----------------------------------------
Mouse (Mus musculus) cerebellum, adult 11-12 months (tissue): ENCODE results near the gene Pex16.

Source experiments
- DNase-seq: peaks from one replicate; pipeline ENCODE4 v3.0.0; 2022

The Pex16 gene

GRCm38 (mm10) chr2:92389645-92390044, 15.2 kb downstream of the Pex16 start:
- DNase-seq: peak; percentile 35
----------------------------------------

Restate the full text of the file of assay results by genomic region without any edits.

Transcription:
Mouse (Mus musculus) cerebellum, adult 11-12 months (tissue): ENCODE results near the gene Pex16.

Source experiments
- DNase-seq: peaks from one replicate; pipeline ENCODE4 v3.0.0; 2022

The Pex16 gene

GRCm38 (mm10) chr2:92389645-92390044, 15.2 kb downstream of the Pex16 start:
- DNase-seq: peak; percentile 35